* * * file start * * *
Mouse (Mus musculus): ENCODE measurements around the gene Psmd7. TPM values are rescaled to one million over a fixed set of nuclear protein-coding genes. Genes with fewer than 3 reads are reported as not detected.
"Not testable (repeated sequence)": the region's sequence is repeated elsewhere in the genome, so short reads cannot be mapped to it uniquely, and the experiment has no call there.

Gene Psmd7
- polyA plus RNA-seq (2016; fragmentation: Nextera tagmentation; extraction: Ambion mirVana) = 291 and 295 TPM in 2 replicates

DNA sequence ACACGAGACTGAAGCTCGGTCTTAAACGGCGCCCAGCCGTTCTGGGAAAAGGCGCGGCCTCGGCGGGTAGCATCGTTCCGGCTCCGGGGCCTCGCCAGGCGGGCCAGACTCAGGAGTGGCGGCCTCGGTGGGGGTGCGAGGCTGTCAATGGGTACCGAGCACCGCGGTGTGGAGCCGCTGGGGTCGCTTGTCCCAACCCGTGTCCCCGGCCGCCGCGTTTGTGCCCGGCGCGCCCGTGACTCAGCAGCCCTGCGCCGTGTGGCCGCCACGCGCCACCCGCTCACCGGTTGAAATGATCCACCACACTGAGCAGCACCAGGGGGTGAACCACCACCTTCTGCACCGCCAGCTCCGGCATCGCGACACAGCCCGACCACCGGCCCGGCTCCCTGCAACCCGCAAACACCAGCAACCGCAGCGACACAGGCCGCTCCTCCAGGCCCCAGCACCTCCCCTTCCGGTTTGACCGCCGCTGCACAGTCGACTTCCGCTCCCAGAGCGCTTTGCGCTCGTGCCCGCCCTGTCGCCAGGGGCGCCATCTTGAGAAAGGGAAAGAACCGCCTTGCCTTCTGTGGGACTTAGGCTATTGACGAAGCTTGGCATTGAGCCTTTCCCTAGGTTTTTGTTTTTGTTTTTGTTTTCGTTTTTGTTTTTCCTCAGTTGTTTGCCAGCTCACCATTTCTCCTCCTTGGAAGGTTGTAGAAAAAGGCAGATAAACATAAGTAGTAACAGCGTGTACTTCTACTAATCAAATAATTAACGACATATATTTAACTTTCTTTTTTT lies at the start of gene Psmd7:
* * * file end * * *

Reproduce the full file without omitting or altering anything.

Mouse (Mus musculus): ENCODE measurements around the gene Psmd7. TPM values are rescaled to one million over a fixed set of nuclear protein-coding genes. Genes with fewer than 3 reads are reported as not detected.
"Not testable (repeated sequence)": the region's sequence is repeated elsewhere in the genome, so short reads cannot be mapped to it uniquely, and the experiment has no call there.

Gene Psmd7
- polyA plus RNA-seq (2016; fragmentation: Nextera tagmentation; extraction: Ambion mirVana) = 291 and 295 TPM in 2 replicates

DNA sequence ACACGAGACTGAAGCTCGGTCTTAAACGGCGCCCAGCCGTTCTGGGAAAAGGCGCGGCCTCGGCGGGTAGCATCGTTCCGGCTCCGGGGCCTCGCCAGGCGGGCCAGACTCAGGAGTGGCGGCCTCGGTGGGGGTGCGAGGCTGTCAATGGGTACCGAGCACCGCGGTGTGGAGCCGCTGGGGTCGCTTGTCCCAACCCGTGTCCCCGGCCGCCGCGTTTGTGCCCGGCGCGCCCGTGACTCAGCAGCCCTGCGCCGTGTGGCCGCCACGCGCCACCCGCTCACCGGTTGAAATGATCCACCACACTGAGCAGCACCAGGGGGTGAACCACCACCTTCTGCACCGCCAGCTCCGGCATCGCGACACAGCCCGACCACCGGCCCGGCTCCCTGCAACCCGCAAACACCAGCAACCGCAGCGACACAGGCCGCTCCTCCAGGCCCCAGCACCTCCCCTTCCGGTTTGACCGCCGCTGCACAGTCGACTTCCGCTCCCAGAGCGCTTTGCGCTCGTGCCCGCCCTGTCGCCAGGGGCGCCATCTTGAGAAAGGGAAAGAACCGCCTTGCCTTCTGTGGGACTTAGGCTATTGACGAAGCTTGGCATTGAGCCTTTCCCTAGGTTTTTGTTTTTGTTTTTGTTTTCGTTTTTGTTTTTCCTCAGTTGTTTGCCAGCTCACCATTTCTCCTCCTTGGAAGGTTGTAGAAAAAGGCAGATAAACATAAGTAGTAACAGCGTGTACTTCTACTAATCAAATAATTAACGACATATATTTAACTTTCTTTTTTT lies at the start of gene Psmd7: